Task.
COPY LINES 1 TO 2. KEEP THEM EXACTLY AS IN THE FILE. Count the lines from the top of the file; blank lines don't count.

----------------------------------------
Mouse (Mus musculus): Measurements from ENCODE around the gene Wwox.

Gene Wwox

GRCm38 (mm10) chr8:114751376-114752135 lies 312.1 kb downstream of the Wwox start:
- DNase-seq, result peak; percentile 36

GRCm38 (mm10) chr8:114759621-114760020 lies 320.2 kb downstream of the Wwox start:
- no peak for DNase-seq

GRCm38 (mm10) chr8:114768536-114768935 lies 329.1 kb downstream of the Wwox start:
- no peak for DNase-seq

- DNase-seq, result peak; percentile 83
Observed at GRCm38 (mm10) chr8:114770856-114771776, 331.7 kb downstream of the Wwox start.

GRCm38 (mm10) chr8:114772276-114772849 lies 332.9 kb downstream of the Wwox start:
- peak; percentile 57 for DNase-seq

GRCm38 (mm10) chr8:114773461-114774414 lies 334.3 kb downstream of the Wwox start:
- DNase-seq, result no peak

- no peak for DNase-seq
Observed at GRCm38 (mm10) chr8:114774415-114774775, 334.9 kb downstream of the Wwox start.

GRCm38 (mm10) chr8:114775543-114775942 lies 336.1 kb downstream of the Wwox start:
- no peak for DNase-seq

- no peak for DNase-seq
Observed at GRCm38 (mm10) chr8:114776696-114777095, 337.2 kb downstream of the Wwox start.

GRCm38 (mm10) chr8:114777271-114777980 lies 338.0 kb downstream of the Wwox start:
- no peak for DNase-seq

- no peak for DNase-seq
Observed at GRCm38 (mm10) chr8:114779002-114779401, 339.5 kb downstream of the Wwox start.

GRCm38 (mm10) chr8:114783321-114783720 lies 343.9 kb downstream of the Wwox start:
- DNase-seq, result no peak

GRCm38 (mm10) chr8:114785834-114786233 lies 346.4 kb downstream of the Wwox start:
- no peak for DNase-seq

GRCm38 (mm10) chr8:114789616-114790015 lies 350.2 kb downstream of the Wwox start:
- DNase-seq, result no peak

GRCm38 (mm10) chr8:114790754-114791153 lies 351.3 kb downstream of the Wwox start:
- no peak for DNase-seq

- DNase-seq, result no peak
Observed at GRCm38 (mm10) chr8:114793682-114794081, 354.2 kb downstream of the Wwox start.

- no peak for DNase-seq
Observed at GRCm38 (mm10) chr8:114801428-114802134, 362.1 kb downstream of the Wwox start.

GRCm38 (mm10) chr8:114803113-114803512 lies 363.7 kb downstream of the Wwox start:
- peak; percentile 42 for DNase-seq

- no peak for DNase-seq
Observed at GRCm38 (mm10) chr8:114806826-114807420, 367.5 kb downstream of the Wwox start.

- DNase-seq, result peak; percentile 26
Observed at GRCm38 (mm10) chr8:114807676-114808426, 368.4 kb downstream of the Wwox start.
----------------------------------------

Mouse (Mus musculus): Measurements from ENCODE around the gene Wwox.

Gene Wwox